The scenario is all too familiar. Gang violence shatters the peace of a major city. Witnesses to murders get gunned down in the streets or just disappear. When arrested, criminals confidently predict that they’ll soon be free. Despite the carnage, law enforcement seems like a low priority among public officials: crime units lack funds; the local police department is crooked and ineffective; successful prosecution rates are low.

New Orleans after Hurricane Katrina? No, it’s Newark, New Jersey, at the end of the Sharpe James era. Americans, horrified at the lawlessness that broke out in New Orleans in Katrina’s aftermath, came to understand that the violence and looting resulted from years of decay and neglect of the city’s dysfunctional criminal-justice system. Though Newark has had no single defining moment like the hurricane, its parallels with New Orleans are unmistakable. They point to a massive failure not only of recently departed five-term mayor James but also of the county and state officials who have allowed patronage, corruption, and apathy to turn the state’s biggest city into the Northeast’s Big Easy. Now, as reform mayor Cory Booker takes office promising to get tough on crime, recent events make clear that he’ll need plenty of help.

Just weeks after Booker’s landslide victory, informants told authorities that the Bloods, one of Newark’s most vicious gangs, planned to kill the mayor-elect, because he had made a war against crime—especially gang crime—a central campaign theme. A few weeks later, Rahway prison officials found a letter outlining a plot. Though some thought the letter a hoax, Rahway guards noted that on several occasions they had caught an imprisoned Bloods leader with a cell phone (illegal behind bars), which he was using to direct gang activities in Newark.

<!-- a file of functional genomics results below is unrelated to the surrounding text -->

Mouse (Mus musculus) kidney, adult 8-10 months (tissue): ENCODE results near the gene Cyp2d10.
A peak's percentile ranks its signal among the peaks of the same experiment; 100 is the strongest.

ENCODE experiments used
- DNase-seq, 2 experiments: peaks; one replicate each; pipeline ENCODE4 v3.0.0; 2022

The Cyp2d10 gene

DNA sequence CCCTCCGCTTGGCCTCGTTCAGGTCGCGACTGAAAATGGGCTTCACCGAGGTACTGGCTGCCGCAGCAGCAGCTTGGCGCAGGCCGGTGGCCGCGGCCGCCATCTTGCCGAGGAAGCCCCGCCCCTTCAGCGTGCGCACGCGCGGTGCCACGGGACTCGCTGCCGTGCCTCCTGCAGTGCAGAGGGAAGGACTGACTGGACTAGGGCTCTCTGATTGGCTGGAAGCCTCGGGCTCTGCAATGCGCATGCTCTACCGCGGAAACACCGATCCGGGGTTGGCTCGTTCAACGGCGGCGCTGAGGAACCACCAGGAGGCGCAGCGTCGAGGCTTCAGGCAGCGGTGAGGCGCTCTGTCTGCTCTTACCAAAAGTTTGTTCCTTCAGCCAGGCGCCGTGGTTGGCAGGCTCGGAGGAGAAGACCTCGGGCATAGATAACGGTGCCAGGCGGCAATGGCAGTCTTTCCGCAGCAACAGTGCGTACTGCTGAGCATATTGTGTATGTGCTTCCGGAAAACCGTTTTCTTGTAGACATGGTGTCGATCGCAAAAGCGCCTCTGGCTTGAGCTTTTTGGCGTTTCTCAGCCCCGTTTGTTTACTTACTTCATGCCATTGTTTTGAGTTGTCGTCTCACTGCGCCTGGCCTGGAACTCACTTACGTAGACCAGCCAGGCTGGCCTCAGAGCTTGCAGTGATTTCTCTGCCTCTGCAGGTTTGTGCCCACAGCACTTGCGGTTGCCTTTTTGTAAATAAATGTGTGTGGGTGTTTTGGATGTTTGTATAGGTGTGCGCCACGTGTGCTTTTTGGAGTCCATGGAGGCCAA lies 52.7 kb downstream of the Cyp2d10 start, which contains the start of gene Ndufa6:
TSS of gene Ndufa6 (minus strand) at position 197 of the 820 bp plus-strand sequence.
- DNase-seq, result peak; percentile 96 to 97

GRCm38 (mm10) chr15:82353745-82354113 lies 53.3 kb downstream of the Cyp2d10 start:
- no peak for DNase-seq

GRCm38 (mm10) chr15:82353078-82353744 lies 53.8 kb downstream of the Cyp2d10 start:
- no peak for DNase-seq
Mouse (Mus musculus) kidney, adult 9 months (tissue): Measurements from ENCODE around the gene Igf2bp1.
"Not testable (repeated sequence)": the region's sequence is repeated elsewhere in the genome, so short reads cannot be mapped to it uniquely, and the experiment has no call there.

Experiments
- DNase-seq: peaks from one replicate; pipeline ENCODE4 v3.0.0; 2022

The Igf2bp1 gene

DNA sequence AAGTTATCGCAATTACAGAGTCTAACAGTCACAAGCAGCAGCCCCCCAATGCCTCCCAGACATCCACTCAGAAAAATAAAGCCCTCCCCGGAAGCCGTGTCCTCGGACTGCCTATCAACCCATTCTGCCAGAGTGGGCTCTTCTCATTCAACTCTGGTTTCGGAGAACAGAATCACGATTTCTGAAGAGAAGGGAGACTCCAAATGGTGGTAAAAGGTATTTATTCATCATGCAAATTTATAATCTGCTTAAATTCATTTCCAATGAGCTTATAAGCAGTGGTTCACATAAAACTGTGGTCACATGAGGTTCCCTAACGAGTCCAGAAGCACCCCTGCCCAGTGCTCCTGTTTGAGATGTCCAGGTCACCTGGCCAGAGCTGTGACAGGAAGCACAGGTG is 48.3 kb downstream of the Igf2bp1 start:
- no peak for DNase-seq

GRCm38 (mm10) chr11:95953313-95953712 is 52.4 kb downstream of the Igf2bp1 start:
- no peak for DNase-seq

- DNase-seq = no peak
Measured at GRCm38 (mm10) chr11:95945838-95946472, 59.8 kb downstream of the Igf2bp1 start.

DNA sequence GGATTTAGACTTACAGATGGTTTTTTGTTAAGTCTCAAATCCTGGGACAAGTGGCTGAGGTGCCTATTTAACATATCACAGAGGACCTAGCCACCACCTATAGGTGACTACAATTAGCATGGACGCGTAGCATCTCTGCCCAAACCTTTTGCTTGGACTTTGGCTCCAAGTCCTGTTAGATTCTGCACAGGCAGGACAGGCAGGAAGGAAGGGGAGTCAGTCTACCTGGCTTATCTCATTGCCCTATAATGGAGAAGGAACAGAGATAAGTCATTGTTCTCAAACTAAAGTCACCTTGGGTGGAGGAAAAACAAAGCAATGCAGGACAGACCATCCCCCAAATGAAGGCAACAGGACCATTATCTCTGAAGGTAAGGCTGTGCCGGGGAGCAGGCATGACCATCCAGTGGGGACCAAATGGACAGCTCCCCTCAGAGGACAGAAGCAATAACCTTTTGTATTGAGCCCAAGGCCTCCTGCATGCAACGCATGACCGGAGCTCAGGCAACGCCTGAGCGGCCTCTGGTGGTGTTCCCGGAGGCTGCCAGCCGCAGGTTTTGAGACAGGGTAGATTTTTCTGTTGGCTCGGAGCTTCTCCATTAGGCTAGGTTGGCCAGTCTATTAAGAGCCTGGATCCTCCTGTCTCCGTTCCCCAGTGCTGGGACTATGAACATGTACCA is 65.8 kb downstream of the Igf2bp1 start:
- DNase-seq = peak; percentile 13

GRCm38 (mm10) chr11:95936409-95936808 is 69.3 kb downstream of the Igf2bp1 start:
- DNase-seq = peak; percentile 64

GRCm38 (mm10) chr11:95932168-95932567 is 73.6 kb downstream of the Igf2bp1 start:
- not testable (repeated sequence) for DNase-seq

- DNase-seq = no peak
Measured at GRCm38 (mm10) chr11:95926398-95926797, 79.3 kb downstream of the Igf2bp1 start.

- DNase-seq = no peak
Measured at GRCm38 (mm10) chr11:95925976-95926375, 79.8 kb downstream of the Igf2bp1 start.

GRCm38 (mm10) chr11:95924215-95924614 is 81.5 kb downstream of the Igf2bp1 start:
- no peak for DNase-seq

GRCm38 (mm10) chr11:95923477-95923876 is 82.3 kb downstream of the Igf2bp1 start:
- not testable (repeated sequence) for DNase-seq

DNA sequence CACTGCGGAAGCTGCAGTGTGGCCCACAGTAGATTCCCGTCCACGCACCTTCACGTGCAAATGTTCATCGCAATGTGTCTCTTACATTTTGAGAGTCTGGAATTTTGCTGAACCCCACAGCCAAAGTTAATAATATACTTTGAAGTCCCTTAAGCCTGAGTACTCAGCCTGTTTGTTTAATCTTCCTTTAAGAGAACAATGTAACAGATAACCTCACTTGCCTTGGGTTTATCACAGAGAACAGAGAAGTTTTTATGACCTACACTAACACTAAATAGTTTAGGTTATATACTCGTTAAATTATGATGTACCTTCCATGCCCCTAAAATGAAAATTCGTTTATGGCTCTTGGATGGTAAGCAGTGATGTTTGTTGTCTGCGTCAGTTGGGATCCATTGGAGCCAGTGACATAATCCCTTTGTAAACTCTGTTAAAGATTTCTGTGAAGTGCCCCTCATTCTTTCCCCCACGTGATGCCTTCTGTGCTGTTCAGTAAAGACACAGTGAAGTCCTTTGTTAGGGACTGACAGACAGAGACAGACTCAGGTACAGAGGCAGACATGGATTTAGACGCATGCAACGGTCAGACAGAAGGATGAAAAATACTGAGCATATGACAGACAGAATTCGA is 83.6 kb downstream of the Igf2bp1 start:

With its long history of sleaze and ineptitude, Newark’s police department is a big part of the problem. In the 1960s, Jersey’s top mobsters—Ritchie “the Boot” Boiardo and Ray De Carlo—took control of the Newark police department, instructing Mayor Hugh Addonizio (who had won office with their help) to install a mob-related police captain as department boss. The force has never recovered from the scandal. Indeed, the crooked behavior continues: in 1996, the feds busted Newark’s top cop for pilfering a fund intended to bolster narcotics investigations—a huge betrayal of public trust in a city whose citizens were under siege from crime.

The arrest was just a symptom of larger problems with the department, described by the New York Times as “a place where corruption was long tolerated, where criminal behavior was often ignored and where would-be reformers were punished or harassed.” Despite calls for reform under Sharpe James, the police often seemed little more than the mayor’s bodyguards. In the 2002 mayoral race, in which Booker nearly upset James, Newark cops broke up the challenger’s rallies and harassed his supporters, as the Oscar-nominated film Street Fight documents.

Newark’s sky-high crime has never seemed to worry New Jersey pols much. The Essex County prosecutor’s office handles criminal cases in the city, giving it arguably the most crucial task of any of Jersey’s 21 county prosecutors. Yet it has little expertise—connections, not competence, have long governed appointments to the office, and corruption has run rampant. The state attorney general stripped one Essex County prosecutor of her powers after the indictment of four chief investigators on misconduct charges and charges that she herself had spent taxpayer money on lavish office furniture. And an investigation found that her predecessor had improperly spent some $200,000 in money seized from criminals, including $2,300 to send staff to golf tournaments.